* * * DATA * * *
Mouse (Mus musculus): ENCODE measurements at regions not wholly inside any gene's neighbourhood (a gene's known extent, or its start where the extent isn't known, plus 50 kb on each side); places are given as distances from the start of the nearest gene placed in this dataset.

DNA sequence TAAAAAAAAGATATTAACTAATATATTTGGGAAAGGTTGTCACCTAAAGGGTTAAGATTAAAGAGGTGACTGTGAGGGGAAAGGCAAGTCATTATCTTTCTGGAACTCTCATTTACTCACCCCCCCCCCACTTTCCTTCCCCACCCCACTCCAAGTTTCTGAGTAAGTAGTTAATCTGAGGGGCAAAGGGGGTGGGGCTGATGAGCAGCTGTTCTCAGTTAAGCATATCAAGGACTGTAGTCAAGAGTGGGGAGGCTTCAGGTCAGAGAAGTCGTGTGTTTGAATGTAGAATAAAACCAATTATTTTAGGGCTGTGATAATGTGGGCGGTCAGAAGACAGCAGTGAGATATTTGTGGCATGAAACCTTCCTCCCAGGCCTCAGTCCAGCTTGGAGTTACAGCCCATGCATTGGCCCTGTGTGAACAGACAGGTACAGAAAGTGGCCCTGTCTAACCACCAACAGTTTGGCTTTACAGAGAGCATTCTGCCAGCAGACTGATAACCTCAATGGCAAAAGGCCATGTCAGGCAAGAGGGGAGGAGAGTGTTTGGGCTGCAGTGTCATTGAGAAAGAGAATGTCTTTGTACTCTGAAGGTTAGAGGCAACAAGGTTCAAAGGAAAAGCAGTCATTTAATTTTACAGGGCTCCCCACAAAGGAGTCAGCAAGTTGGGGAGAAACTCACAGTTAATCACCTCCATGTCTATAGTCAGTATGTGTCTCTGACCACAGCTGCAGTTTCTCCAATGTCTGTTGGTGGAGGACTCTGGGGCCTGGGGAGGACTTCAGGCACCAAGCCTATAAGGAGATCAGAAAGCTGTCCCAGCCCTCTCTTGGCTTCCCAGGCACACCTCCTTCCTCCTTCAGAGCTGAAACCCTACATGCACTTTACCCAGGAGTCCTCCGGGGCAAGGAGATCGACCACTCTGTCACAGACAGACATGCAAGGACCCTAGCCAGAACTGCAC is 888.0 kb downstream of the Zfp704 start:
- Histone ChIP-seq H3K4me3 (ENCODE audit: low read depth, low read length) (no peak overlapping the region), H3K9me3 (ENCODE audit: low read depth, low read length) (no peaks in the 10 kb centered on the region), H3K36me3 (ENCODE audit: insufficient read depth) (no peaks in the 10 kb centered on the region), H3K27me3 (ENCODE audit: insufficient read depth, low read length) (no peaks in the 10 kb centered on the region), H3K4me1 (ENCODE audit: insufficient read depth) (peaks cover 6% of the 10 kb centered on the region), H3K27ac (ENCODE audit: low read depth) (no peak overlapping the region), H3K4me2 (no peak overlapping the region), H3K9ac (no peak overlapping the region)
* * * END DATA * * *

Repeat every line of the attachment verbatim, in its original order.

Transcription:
Mouse (Mus musculus): ENCODE measurements at regions not wholly inside any gene's neighbourhood (a gene's known extent, or its start where the extent isn't known, plus 50 kb on each side); places are given as distances from the start of the nearest gene placed in this dataset.

DNA sequence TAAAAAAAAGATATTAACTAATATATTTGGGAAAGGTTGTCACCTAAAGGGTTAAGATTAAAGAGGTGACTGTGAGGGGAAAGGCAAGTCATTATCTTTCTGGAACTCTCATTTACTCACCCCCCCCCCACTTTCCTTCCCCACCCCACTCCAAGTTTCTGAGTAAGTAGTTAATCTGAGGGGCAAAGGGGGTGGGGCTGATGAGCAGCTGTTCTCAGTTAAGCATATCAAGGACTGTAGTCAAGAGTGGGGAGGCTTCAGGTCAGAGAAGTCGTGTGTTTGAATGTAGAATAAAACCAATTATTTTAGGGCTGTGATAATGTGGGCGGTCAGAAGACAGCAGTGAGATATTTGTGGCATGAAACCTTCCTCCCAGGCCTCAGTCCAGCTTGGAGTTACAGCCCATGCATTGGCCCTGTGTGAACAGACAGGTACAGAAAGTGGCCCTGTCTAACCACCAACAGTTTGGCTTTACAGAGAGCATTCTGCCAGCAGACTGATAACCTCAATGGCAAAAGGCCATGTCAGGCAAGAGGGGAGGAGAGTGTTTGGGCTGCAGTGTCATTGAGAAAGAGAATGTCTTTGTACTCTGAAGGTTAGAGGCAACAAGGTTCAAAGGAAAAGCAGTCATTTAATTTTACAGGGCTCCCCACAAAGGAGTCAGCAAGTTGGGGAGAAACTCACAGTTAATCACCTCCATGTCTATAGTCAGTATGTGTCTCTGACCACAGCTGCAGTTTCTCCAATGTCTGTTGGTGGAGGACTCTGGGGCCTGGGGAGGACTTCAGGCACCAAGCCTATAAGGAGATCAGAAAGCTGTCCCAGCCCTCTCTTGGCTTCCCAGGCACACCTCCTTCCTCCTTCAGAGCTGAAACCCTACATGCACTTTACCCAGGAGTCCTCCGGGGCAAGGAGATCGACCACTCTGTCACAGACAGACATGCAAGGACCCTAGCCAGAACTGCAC is 888.0 kb downstream of the Zfp704 start:
- Histone ChIP-seq H3K4me3 (ENCODE audit: low read depth, low read length) (no peak overlapping the region), H3K9me3 (ENCODE audit: low read depth, low read length) (no peaks in the 10 kb centered on the region), H3K36me3 (ENCODE audit: insufficient read depth) (no peaks in the 10 kb centered on the region), H3K27me3 (ENCODE audit: insufficient read depth, low read length) (no peaks in the 10 kb centered on the region), H3K4me1 (ENCODE audit: insufficient read depth) (peaks cover 6% of the 10 kb centered on the region), H3K27ac (ENCODE audit: low read depth) (no peak overlapping the region), H3K4me2 (no peak overlapping the region), H3K9ac (no peak overlapping the region)